Governor Tom Wolf joined the departments of Health, Human Services and Education today to discuss the current state of COVID-19 and a new Secretary of Health order requiring masks to be worn inside K-12 school buildings, early learning programs and child care providers. The order takes effect Tuesday, Sept. 7, 2021. The governor said he will revisit the mask mandate the first week of October and it’s up to schools to enforce the mandate.
“My office has received an outpouring of messages from parents asking the administration to protect all children by requiring masks in schools,” said Gov. Wolf. “The science is clear. The Delta variant is highly transmissible and dangerous to the unvaccinated, many of whom are children too young to receive the vaccine. Requiring masks in schools will keep our students safer and in the classroom, where we all want them to be.
“I preferred for local school boards to make this decision. Unfortunately, an aggressive nationwide campaign is spreading misinformation about mask-wearing and pressuring and intimidating school districts to reject mask policies that will keep kids safe and in school. As we see cases among children increase in Pennsylvania and throughout the country, this is especially dangerous and challenging as we seek to keep kids in school and maintain a safe and healthy learning environment.”
Republican Senate President Pro Tempore Jake Corman issued the following statement in reaction to the Governor’s school masking mandate:
“Protecting the health and safety of our children is always a top consideration for lawmakers on both sides of the aisle. However, this is exactly the kind of government overreach voters opposed when they stripped Governor Wolf of the authority to unilaterally extend emergency declarations in May.
“Throughout the summer, Governor Wolf and Acting Health Secretary Beam were adamant about allowing these decisions to be made at the local level based on the best available data. It is completely disingenuous for him to flip-flop now when he didn’t like the choices school districts made.”
Republican House Majority Leader Kerry Benninghoff also criticized the Governor for taking control away from local school districts.
“After months of telling Pennsylvanians that mitigation orders are a thing of the past, the Wolf administration once again went back on its word and issued another ill-advised statewide mandate that deprives Pennsylvania communities of local control and community self-determination in public health decisions”, said Benninghoff.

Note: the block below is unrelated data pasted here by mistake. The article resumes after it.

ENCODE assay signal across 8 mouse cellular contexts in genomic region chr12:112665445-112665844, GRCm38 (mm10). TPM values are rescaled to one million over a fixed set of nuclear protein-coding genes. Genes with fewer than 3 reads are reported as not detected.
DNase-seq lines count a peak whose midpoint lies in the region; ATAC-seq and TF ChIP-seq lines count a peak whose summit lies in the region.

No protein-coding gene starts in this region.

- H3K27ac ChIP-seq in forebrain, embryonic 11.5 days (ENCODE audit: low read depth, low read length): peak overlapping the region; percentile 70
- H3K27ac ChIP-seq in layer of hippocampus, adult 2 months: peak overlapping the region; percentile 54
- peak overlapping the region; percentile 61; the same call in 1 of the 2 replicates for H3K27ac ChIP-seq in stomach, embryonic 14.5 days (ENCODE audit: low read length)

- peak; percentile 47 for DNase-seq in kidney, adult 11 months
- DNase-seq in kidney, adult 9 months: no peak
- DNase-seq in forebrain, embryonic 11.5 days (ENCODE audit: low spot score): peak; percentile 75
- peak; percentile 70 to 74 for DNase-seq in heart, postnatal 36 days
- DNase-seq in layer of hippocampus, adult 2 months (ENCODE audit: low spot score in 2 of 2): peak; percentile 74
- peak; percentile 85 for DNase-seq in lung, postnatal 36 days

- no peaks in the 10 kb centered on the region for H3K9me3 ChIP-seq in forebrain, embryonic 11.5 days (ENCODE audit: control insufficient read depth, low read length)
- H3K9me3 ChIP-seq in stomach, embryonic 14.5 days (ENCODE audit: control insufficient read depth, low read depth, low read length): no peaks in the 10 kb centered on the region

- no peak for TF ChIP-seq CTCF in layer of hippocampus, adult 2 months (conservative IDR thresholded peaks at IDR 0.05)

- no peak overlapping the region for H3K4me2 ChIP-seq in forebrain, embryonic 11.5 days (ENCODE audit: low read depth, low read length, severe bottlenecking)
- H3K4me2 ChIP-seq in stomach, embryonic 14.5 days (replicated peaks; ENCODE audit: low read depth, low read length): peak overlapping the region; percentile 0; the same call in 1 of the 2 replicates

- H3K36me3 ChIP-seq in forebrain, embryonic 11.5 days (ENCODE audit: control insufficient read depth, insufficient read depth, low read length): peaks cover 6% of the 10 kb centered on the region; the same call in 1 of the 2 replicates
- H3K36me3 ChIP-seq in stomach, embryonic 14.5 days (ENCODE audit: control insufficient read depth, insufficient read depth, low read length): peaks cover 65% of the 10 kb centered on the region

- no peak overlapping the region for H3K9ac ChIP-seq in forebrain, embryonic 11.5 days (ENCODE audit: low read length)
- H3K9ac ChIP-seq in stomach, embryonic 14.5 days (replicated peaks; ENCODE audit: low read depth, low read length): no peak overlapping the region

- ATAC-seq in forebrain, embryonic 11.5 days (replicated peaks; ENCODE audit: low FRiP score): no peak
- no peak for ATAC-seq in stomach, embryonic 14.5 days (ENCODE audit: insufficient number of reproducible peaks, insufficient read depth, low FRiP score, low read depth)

Acting Health Secretary Alison Beam explained the reason for the school mask mandate and why it wasn’t implemented sooner.
“The reality we are living in now is much different than it was just a month ago,” said Acting Health Secretary Beam. “With case counts increasing, the situation has reached the point that we need to take this action to protect our children, teachers and staff. The science is clear. If we want to keep our schools open, maintain classroom learning and allow sports and other activities to continue, masking significantly increases our chances of doing so.”
The Governor says the Delta variant has been a driving force of the pandemic since the end of the previous school year. The variant is more contagious than the original strain of the virus, accounting for more than 92 percent of current COVID-19 cases in Pennsylvania. Since July when schools first began discussing health and safety plans, Pennsylvania’s COVID-19 caseload has increased from less than 300 a day to more than 3,000 a day – with cases among school aged children increasing by more than 11,000 in the last month, and by more than 79,000 from January 2021 to August 2021.
Additionally, new cases of COVID-19 among children enrolled in licensed child care facilities have increased significantly in recent months, according to data reported to DHS by child care providers. For example, on June 4, child care providers reported eight cases of COVID-19 among children in the previous week. On August 27, the number of new COVID-19 cases among children in child care the previous week was 162.
“After months apart, students and educators are eagerly returning to classrooms across Pennsylvania for the new school year,” said Secretary of Education Noe Ortega. “Unfortunately, we’ve already seen schools across the nation close because of COVID-19. Wearing masks is a proven strategy that will help Pennsylvania’s schools reduce the spread of COVID-19, protect their communities, and keep our students and educators where we know it’s vital for them to be – teaching, learning and growing together safely in their classrooms.”
Acting Secretary Beam signed the order under her authority provided by the Disease Prevention and Control Law.
The Order applies to everyone indoors at K-12 public schools including brick and mortar and cyber charter schools, private and parochial schools, career and technical centers (CTCs), and intermediate units (IUs). The order also applies to early learning programs and child care providers for children ages 2 and older, as recommended by the Centers for Disease Control and Prevention (CDC).
The order outlines the situations when a mask must be worn and includes limited exceptions to the face-covering requirement. The order does not apply to school sports or outdoor activities.